The Skyrocketing of the Age 85+: AARP Data Explorer Provides Long-Term Services and Supports Data for Policy Solutions

From 2010 to 2060, the age 85-plus population will more than triple (+260%), the fastest growth of any age group over that time period. This demographic phenomenon will have a significant impact on every aspect of our society, ranging from our health care system to the economy. People age 85-plus are the group most likely to need long-term services and supports to help them with everyday tasks. They not only have higher rates of disability than younger people, but they …

Gaining New Ground: Solutions for Financing Long-Term Services & Supports

There is little dispute that the cost of long-term services and supports (LTSS) is daunting. The typical cost for care in a nursing home is about $91,250 a year, and the average annual base price for assisted living is $43,200. Few people can accumulate sufficient savings, even over a lifetime, to cover the costs. Most people rely on their families and friends for the bulk of their LTSS needs. Yet, family caregivers cannot do it all, and in the future, …

Measuring Quality in Long-Term Services and Supports: National Core Indicators — Aging and Disabilities

Millions of older people and adults with disabilities receive services in their own homes and communities, but little is known about their quality of care or quality of life. However, an exciting and relatively new assessment called the National Core Indicators — Aging and Disabilities (NCI-AD) is emerging that could begin to fill this data void. The Consumer Experience NCI-AD is a consumer-experience survey that includes a background survey, which gathers data about the consumer from agency records. It also contains …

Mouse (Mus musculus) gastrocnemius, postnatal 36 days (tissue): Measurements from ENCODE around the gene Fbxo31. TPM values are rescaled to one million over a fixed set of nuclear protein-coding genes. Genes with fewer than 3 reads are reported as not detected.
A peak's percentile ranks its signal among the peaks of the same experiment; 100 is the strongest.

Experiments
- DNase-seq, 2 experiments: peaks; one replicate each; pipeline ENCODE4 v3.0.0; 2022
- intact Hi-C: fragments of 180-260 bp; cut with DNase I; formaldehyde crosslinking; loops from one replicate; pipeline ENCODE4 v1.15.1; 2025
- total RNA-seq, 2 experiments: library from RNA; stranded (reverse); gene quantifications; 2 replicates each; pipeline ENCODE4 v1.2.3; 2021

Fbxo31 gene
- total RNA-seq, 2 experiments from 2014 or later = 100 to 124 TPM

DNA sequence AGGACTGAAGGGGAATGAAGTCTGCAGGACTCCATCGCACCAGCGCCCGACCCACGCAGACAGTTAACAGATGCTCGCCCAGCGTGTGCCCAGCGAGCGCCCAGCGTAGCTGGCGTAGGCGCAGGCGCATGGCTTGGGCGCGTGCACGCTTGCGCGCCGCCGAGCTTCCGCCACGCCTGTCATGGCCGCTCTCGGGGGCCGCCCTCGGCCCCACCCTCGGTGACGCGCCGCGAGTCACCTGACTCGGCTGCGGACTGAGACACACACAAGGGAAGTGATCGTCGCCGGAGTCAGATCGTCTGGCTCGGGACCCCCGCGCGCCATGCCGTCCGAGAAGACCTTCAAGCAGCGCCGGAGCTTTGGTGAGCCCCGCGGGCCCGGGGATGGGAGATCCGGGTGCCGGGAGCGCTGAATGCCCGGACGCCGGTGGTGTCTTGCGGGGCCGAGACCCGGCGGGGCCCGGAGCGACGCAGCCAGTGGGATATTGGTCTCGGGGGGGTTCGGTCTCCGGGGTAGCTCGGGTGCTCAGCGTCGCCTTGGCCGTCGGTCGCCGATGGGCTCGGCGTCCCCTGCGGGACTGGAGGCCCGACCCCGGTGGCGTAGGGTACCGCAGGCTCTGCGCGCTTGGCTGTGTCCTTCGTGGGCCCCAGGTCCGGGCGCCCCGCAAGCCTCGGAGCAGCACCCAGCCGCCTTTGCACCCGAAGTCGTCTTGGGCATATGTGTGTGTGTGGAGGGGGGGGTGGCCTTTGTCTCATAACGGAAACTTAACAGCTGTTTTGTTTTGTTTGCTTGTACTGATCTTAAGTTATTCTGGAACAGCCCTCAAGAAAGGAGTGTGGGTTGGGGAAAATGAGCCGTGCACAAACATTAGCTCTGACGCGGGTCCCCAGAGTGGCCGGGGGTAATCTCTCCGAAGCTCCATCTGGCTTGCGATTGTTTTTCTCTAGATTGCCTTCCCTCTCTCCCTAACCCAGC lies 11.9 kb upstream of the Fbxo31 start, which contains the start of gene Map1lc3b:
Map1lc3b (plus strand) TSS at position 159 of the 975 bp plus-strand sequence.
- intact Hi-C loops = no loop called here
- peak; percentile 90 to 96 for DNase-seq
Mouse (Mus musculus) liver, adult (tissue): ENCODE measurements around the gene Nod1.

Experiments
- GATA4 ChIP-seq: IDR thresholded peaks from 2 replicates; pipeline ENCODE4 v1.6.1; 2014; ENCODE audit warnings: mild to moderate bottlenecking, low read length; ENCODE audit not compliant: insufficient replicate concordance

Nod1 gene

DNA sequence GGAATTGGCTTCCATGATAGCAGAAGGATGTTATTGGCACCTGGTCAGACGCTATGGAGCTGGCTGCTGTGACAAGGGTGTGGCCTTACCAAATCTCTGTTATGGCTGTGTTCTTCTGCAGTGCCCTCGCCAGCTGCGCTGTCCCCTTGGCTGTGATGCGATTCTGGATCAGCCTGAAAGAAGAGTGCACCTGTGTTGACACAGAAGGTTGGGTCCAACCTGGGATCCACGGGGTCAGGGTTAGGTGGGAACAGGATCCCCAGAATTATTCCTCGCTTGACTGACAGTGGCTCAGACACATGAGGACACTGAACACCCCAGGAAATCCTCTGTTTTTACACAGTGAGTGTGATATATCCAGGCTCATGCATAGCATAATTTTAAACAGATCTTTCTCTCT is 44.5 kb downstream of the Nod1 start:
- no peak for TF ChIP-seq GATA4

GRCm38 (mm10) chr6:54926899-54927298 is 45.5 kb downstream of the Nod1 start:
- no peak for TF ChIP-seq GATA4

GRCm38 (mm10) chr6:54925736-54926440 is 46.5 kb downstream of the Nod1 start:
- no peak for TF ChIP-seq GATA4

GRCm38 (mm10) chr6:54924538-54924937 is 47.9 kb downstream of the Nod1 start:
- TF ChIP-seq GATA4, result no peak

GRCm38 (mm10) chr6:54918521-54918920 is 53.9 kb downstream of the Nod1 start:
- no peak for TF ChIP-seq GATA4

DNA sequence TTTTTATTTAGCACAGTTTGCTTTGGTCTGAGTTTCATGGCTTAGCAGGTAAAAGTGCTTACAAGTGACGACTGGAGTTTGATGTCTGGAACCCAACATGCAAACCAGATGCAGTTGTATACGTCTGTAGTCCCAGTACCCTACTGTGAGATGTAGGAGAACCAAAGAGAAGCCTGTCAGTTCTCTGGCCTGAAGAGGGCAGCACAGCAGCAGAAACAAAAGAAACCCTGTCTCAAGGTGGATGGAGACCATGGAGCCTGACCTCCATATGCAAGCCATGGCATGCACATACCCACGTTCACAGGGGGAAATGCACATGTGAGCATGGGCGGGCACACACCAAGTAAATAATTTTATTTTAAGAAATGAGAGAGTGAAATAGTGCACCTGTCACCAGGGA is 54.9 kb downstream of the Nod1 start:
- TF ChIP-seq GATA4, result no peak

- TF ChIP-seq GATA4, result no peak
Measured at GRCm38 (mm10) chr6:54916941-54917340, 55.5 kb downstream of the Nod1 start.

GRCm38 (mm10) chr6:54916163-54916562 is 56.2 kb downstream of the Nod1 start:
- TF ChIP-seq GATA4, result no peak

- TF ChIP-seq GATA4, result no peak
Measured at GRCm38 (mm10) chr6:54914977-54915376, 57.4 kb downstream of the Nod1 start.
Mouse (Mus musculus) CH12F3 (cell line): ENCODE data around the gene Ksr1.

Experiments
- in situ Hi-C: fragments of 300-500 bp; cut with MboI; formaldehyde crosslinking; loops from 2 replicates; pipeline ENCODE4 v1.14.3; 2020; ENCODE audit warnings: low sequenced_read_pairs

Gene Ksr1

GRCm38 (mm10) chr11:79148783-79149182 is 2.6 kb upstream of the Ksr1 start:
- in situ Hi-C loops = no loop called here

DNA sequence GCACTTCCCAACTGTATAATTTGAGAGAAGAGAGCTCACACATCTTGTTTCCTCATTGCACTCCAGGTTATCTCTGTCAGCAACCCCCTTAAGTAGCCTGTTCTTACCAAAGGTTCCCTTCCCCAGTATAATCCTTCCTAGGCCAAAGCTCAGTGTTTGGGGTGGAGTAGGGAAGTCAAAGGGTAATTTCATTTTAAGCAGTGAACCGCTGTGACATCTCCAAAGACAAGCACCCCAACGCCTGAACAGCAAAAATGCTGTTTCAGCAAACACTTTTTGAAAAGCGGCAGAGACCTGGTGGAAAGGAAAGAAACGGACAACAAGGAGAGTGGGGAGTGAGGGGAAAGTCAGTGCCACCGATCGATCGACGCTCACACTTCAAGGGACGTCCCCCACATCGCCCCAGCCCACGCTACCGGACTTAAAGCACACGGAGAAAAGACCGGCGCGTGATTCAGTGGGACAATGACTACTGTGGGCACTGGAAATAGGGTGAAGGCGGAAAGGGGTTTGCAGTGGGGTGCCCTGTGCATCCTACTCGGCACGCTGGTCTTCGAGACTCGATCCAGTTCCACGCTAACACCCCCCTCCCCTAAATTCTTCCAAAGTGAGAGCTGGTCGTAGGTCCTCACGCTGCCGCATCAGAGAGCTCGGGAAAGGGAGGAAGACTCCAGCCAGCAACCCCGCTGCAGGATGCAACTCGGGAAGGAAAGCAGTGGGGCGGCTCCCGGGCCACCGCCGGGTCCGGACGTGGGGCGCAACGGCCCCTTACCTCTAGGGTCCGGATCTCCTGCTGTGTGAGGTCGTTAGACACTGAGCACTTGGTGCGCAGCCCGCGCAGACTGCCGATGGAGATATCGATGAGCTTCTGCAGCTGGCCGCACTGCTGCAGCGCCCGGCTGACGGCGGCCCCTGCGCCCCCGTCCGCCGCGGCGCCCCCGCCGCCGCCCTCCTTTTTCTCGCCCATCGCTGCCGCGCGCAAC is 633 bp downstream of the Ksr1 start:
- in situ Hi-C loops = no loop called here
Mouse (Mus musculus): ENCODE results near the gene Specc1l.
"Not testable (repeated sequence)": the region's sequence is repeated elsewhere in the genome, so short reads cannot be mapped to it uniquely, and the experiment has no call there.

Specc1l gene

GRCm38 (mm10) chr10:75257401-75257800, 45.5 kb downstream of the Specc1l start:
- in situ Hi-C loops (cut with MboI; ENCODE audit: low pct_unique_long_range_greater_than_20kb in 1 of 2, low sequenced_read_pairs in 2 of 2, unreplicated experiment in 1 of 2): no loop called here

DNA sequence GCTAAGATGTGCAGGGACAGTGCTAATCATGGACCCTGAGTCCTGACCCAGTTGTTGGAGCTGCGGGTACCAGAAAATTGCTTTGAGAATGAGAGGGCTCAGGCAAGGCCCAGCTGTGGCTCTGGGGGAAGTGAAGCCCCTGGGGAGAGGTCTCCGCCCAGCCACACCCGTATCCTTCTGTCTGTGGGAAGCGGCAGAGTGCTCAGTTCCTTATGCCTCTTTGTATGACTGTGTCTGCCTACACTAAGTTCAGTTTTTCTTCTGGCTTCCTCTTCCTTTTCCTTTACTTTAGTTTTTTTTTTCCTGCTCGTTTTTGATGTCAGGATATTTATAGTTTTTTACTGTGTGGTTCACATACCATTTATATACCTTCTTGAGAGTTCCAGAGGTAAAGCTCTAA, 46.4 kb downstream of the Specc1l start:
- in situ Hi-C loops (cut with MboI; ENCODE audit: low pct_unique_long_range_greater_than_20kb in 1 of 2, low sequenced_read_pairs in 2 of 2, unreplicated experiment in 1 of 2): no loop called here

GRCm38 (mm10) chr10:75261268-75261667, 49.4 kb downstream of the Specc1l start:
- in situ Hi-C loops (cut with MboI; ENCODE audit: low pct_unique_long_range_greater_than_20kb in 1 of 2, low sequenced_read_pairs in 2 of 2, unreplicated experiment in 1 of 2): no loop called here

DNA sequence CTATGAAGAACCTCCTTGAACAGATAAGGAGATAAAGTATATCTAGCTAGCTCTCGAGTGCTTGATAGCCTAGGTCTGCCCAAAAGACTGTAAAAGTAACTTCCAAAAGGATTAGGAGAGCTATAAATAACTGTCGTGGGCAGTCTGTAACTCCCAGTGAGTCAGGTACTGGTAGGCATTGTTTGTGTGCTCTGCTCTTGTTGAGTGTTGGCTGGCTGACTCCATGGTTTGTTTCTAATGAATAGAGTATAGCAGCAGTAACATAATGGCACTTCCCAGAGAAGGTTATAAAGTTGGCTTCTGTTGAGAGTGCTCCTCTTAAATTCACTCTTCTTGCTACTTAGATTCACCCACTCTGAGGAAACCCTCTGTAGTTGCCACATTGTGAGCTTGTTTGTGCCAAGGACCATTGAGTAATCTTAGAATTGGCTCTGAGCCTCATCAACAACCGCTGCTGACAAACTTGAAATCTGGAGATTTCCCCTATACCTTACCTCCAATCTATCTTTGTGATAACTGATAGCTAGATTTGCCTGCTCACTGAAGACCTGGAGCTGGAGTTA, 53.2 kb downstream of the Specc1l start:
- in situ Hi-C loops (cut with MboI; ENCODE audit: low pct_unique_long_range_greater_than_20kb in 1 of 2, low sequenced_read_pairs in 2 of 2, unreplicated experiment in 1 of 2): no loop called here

Elder Abuse and Aging Top Issues at Boston Forum

“Older adults are an asset to our country,” said Sylvia Burwell, U.S. secretary of health and human services, at a White House Conference on Aging regional forum in Boston on May 28. Burwell was a keynote speaker at the final of five invitation-only regional forums designed to engage older Americans, their families, caregivers, advocates, community leaders and experts on key issues affecting seniors. Their ideas and opinions will help set the agenda for the White House conference on July 13 …

Paying for Home- and Community-Based Services: Lessons From Oregon

Many older adults need services to stay in their homes or in community-based settings. Getting help with shopping, meal preparation, transportation, medication management, bathing, dressing or mobility can extend community living. But Medicare and private health insurance do not pay for these types of services, and Medicaid (which does) is limited to people with low incomes and almost no savings. As a result, most people pay for these services out of their own pockets. The Symposium Even people who can …

The New Federal Rule on Home- and Community-Based Services: All Eyes on the States

The U.S. Centers for Medicare & Medicaid Services (CMS) recently took an important step toward helping low-income people with disabilities. In January, CMS issued a final rule [CMS-2249-F/CMS-2296-F] giving states new flexibility and responsibilities for using Medicaid dollars to pay for home- and community-based services (HCBS). The rule – which should help Medicaid recipients overcome fragmented systems of care and limited options for living in the community – is likely to affect states in three significant ways. New Definition of …